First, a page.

BVRLA calls for Government plan for phase out of non-zero emission HGVs

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The BVRLA is calling for the Government to develop a delivery plan to support the phase-out of non-zero emission HGVs between 2035 and 2040.

Earlier this year, the Government followed up the announcement of a ban on the sale of new ICE cars and vans by 2030 by banning the sale of new diesel or petrol HGVs from 2040.

This is part of the drive to become carbon neutral by 2050.

Since then, the BVRLA has consulted a wide range of its members and has recommended the setting up of a taskforce with a range of stakeholders, including end-users, to make recommendations for the delivery plan.

Gerry Keaney, chief executive of the BVRLA, said: “All of the members we spoke to as part of this consultation highlighted the massive uncertainty around future powertrain technology and infrastructure requirements.

“The HGV market will need massive long-term grants and incentives to go zero emission and Government needs to ensure that any of the lessons and insights learned from the various trials currently underway are fed through to the market quickly and clearly.”

The BVRLA consulted a wide range of members on the phase-out and they highlighted the fact that the vast variety of HGV use cases would require a more nuanced and studied approach.

The organisation is suggesting the Government reconsiders its timings for the phase-out.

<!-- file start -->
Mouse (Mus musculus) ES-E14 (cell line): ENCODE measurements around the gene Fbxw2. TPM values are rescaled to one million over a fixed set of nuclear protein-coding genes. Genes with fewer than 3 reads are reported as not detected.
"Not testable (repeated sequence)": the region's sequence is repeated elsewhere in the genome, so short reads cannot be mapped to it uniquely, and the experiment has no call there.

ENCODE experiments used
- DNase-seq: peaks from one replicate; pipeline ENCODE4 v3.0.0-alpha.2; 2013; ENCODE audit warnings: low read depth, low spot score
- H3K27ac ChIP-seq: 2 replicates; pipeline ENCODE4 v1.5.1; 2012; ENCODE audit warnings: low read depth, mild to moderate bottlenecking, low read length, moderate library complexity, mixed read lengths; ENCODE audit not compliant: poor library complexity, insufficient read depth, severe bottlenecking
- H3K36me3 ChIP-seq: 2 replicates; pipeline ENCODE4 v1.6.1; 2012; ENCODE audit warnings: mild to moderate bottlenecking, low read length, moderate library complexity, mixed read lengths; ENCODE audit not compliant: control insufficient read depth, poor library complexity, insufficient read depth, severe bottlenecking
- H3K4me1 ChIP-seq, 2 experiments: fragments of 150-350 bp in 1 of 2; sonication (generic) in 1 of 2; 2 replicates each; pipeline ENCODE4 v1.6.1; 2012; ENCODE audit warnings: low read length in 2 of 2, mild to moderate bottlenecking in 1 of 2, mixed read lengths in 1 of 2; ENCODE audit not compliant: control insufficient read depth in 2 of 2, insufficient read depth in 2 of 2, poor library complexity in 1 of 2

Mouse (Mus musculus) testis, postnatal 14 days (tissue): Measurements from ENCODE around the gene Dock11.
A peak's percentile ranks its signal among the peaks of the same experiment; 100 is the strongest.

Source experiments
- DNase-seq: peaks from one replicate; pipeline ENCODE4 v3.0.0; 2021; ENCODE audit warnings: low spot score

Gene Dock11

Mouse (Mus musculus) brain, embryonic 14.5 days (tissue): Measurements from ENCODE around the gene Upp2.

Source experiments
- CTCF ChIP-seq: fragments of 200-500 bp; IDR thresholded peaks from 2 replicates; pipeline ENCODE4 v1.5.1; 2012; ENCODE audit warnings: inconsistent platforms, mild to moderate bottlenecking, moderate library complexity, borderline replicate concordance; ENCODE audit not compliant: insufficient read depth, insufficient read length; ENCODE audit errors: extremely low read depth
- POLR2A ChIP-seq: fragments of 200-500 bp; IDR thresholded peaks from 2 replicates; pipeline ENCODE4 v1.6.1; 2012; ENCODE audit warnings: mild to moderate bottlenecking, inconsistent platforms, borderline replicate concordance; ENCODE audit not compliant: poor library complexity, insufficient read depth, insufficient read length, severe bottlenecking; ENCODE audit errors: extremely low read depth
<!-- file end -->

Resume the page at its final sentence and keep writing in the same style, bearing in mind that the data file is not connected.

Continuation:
As a minimum, it believes that the vehicle weight threshold for the 2035 and 2040 phase out dates should occur at 18 tonnes not 26 tonnes and that another earlier split at 7.5 tonnes should be considered.

BVRLA members have also asked for an increase to maximum permissible weights to cater for the additional weight and loss of payload when moving to zero-emission vehicles.

A wider review of vehicle weights should be considered to prepare for a range of zero-emission technologies being used.

Elsewhere, the Government should consider the ongoing role of low carbon fuels, which have been instrumental in helping reduce emissions.

They should be supported in the short term to deliver immediate carbon reduction gains while zero emission product is not viable.

The BVRLA's call follows a similar one from the SMMT, which last month published a new report calling on Government to help the commercial vehicle industry transition to zero-emission HGVS.

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